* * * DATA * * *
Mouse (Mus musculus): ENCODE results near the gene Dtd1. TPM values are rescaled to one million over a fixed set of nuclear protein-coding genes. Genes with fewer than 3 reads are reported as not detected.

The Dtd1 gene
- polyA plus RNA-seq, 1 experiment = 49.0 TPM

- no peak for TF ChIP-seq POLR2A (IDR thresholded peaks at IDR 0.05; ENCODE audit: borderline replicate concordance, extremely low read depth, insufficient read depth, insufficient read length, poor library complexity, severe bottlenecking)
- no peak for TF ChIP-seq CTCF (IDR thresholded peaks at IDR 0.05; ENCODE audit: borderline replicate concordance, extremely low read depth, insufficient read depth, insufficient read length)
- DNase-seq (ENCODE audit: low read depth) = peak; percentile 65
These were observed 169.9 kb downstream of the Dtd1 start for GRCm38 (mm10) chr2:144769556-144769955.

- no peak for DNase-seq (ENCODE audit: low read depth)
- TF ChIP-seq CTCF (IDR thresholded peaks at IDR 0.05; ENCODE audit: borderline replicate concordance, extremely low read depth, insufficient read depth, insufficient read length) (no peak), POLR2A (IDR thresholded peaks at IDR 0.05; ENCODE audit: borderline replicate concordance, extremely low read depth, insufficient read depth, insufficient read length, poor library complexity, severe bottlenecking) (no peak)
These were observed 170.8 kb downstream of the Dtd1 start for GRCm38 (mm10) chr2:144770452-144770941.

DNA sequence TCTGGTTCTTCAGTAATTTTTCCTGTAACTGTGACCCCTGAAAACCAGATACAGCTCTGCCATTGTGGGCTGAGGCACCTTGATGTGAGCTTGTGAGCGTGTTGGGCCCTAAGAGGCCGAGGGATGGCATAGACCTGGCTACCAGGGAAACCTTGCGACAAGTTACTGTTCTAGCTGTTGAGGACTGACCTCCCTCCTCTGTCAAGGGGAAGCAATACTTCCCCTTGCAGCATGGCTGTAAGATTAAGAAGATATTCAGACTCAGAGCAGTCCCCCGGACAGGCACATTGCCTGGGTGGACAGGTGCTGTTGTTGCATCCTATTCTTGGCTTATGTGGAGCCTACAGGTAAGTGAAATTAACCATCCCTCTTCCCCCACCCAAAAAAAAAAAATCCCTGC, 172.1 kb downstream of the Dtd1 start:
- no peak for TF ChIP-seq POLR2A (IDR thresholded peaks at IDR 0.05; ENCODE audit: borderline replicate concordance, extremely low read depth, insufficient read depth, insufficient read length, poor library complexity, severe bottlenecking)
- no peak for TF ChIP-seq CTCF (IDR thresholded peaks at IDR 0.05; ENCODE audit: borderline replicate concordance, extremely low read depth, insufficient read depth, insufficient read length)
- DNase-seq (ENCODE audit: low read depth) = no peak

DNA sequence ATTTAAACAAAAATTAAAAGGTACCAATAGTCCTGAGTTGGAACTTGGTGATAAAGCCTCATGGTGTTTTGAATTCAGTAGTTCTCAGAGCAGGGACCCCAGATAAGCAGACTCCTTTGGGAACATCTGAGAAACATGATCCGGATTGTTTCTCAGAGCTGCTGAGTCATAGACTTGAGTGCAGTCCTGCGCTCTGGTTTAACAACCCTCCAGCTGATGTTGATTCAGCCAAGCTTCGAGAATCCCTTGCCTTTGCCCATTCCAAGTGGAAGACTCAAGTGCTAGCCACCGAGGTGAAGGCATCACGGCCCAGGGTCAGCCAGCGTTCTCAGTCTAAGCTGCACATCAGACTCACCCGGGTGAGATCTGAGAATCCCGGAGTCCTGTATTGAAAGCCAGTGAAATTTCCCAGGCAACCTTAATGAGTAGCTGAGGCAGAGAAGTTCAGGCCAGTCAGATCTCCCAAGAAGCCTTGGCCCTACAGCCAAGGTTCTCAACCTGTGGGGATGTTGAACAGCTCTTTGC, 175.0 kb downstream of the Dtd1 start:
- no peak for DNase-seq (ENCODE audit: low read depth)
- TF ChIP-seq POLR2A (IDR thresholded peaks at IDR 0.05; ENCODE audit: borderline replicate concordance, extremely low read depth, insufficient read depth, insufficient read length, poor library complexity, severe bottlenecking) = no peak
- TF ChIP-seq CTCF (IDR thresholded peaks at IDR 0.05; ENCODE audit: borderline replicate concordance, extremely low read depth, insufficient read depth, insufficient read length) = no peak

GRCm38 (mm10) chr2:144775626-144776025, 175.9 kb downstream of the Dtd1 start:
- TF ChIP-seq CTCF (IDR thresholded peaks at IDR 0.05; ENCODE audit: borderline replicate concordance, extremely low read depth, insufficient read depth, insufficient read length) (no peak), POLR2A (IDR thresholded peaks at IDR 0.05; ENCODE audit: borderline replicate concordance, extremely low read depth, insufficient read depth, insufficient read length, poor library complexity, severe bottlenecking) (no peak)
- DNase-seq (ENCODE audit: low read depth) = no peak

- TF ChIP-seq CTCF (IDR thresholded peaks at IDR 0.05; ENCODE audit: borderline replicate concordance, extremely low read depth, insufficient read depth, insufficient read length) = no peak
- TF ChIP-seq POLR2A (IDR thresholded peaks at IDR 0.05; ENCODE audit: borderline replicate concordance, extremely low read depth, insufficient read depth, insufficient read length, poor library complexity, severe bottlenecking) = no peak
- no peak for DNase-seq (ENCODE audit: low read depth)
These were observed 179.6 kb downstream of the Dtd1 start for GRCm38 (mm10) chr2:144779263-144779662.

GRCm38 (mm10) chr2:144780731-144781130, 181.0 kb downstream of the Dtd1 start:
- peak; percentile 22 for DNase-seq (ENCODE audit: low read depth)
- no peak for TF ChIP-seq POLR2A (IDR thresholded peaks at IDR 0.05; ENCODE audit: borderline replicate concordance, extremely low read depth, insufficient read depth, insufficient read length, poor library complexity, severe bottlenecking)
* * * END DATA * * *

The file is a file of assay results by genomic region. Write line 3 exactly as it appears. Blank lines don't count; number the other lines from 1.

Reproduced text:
- polyA plus RNA-seq, 1 experiment = 49.0 TPM